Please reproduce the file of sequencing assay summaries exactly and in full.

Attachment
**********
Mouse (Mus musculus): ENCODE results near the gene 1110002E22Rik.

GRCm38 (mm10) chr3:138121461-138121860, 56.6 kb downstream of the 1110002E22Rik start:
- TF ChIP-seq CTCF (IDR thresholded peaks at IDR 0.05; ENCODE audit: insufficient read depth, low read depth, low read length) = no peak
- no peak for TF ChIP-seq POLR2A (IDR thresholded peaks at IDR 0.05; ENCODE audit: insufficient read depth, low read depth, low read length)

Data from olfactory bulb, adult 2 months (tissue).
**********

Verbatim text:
Mouse (Mus musculus): ENCODE results near the gene 1110002E22Rik.

GRCm38 (mm10) chr3:138121461-138121860, 56.6 kb downstream of the 1110002E22Rik start:
- TF ChIP-seq CTCF (IDR thresholded peaks at IDR 0.05; ENCODE audit: insufficient read depth, low read depth, low read length) = no peak
- no peak for TF ChIP-seq POLR2A (IDR thresholded peaks at IDR 0.05; ENCODE audit: insufficient read depth, low read depth, low read length)

Data from olfactory bulb, adult 2 months (tissue).